In the 8th century, the Chinese introduced into Japan candies made from a sticky rice and wheat flour paste. This was a tremendous novelty to the Japanese, who had always satisfied their sweet cravings naturally with peaches, nashi pears, sun-dried chestnuts and kaki. It was only later, in the 12th and 13th centuries, that they began producing a reddish paste made from beans such as azuki. This was the beginning of traditional Japanese sweets, still enjoyed today.
In the 16th century, the Portuguese and Spanish showed the Japanese how to prepare European-style desserts. And in the second half of the 17th century, the art of making purely Japanese-style sweets saw unprecedented expansion, set off by the large-scale domestic production of sugar, which until then had had to be imported. The result: candy-making art of incomparable aesthetic heights.
Moriyama Satchiko has produced for you these adorable little sweet potato candies, rich in carotene, which the body turns into vitamins A and C, and dietary fiber.
First, you will need a cloth like a chakin used to press the sweet potato purée into little balls. The chakin is a linen cloth used in the tea ceremony to dry the tea bowls and kettle after use. Instead of a chakin, you can use cotton cheesecloth or a cotton handkerchief.
You can add apricots or raisins to the recipe: their acidity is a perfect counterpoint to the sweet potato's natural sweetness. You can also dissolve a little red food color into the water to tint half the mixture if you want a more decorative effect. Or, depending on your personal preference, you can add some butter or cream. Yet another possibility: as the main ingredient, use pumpkin or chestnut instead of sweet potato.
The strainer and mortar are traditional Japanese utensils, but is always possible to use a mixer or blender.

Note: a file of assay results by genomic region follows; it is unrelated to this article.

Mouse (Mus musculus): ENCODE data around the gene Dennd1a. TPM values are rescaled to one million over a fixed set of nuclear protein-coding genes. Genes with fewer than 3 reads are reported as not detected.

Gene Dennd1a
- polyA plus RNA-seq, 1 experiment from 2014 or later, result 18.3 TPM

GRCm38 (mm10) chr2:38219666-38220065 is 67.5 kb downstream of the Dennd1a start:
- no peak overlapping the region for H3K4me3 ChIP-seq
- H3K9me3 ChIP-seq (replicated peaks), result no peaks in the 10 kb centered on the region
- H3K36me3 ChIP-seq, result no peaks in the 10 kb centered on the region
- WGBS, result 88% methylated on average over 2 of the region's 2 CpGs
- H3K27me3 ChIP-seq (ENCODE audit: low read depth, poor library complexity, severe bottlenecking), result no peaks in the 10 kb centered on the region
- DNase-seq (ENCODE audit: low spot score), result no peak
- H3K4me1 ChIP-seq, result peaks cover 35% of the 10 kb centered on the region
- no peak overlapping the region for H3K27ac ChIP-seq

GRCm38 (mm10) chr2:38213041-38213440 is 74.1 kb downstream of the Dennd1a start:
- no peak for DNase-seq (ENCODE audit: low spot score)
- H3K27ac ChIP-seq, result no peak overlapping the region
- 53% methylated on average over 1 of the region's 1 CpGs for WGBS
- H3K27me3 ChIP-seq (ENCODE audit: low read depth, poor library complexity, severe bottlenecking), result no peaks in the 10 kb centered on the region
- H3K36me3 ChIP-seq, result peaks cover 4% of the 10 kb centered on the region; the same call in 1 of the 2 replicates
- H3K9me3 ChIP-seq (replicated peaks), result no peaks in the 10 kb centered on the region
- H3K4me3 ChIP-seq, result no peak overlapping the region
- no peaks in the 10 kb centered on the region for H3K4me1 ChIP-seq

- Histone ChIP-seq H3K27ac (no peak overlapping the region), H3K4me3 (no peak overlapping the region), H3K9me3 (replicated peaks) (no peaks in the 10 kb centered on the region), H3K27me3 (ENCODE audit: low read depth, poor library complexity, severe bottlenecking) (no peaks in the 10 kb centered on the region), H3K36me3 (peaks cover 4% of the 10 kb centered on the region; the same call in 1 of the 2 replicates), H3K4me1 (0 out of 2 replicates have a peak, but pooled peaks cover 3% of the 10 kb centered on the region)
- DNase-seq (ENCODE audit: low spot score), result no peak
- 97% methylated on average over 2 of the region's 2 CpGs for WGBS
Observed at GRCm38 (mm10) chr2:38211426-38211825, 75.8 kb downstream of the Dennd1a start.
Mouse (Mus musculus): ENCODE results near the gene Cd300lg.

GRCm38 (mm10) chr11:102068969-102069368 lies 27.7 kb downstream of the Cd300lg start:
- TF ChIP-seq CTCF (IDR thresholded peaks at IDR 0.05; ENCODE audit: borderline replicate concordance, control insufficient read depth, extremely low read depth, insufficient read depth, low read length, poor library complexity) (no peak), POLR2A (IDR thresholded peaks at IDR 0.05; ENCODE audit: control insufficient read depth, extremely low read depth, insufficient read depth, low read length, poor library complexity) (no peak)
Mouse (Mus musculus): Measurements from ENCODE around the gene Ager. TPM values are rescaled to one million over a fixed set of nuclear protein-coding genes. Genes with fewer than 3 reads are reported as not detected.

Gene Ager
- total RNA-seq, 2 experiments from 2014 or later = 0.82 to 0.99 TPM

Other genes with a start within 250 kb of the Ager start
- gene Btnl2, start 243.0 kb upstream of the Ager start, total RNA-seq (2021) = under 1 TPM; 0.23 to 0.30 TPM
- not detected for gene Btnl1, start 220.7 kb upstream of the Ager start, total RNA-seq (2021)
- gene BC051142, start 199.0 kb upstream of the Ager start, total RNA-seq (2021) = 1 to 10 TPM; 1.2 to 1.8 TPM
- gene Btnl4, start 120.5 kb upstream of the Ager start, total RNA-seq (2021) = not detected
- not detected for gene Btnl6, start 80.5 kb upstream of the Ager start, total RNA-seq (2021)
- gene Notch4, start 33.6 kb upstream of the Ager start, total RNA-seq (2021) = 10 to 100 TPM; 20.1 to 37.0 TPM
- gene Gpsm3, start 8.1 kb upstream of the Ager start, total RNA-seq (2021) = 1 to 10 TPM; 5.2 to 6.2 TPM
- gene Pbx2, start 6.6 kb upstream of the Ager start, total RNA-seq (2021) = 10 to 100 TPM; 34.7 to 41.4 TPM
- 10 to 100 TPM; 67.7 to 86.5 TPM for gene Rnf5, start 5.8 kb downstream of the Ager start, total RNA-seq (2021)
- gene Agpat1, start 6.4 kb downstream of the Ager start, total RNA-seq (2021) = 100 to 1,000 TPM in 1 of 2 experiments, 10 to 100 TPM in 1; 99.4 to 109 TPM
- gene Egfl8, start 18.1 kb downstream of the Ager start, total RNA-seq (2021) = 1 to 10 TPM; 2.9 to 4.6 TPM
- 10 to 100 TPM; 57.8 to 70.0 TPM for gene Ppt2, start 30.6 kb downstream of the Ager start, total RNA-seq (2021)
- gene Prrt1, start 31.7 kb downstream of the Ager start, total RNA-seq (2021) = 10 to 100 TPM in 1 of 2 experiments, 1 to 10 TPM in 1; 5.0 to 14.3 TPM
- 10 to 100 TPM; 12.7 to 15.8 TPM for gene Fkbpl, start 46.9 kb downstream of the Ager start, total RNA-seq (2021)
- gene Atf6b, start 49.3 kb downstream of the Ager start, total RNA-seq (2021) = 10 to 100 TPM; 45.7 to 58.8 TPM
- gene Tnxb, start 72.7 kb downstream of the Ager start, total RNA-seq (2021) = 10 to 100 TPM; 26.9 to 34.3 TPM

- Peel the sweet potatoes, removing a fairly thick layer to ensure a good deep color, since the color is paler nearest the skin.
- Cut the sweet potatoes into 3 cm (1 1/4") slices.
- Soak the slices in water to remove their natural bitterness.
- Over high heat, cook the sweet potatoes in water in a covered pan.
- While still hot, press them through a sieve; if you allow them to cool they will become gummy and difficult to sieve.
- In a mortar, mash the sweet potatoes and salt into a smooth paste.
- Wash the raisins in warm water; dry them well before adding them to the sweet potatoes paste.
- Moisten a thin chakin or cotton cloth and wring it out well; spread it over the palm of your hand, and place a ball of sweet potato on top.
- Wrap it in the cloth and twist; this will create a cloth pattern on the ball that is one of its charms.
- Remove the cloth. Top each ball with a raisin for garnish.
For flavor, you can add a spoonful of sugar.
For color, you can add a little green tea powder (matcha) to the paste.
In collaboration with Kishi Asako, food writer, and Moriyama Satchiko, a graduate of the Tokyo Candymaking Academy.
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